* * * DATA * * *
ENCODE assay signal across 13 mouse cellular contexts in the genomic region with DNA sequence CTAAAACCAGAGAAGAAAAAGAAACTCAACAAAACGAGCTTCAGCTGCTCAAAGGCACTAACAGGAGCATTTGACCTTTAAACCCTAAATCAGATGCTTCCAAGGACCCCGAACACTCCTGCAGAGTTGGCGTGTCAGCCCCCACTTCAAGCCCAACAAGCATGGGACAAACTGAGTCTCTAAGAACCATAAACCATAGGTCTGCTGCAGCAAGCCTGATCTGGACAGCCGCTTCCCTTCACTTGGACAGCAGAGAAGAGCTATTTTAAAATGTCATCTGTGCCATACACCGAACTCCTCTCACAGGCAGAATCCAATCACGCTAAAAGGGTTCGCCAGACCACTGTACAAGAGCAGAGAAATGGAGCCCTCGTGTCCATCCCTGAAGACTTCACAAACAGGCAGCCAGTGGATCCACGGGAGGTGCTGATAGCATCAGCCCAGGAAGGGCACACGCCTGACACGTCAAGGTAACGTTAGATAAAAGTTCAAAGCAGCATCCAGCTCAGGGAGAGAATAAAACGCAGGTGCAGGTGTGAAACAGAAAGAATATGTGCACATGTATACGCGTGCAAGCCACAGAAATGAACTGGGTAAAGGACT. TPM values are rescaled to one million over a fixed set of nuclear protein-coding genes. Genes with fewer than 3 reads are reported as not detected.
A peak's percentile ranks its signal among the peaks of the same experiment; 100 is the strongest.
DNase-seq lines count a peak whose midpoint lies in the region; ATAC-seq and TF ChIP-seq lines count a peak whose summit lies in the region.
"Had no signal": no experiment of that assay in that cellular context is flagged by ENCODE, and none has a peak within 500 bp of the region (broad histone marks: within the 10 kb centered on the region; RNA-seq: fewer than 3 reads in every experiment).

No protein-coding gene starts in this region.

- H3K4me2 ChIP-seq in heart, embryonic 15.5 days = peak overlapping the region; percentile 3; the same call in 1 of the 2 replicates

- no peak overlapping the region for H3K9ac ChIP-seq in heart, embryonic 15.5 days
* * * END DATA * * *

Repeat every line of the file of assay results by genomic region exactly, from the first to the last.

ENCODE assay signal across 13 mouse cellular contexts in the genomic region with DNA sequence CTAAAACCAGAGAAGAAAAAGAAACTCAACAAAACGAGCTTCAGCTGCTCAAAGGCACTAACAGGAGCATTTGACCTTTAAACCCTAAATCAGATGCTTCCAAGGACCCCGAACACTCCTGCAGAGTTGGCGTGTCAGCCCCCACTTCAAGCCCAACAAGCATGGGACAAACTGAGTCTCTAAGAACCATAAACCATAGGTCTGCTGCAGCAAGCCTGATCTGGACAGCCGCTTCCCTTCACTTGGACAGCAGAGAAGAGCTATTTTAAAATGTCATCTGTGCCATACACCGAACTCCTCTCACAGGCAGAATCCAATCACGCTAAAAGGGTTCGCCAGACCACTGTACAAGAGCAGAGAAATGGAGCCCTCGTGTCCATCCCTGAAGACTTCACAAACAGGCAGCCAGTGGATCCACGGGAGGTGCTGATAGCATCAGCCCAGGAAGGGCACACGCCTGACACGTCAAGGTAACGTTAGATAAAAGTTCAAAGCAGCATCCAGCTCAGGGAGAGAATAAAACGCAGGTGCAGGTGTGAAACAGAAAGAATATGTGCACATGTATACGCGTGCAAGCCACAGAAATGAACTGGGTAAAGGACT. TPM values are rescaled to one million over a fixed set of nuclear protein-coding genes. Genes with fewer than 3 reads are reported as not detected.
A peak's percentile ranks its signal among the peaks of the same experiment; 100 is the strongest.
DNase-seq lines count a peak whose midpoint lies in the region; ATAC-seq and TF ChIP-seq lines count a peak whose summit lies in the region.
"Had no signal": no experiment of that assay in that cellular context is flagged by ENCODE, and none has a peak within 500 bp of the region (broad histone marks: within the 10 kb centered on the region; RNA-seq: fewer than 3 reads in every experiment).

No protein-coding gene starts in this region.

- H3K4me2 ChIP-seq in heart, embryonic 15.5 days = peak overlapping the region; percentile 3; the same call in 1 of the 2 replicates

- no peak overlapping the region for H3K9ac ChIP-seq in heart, embryonic 15.5 days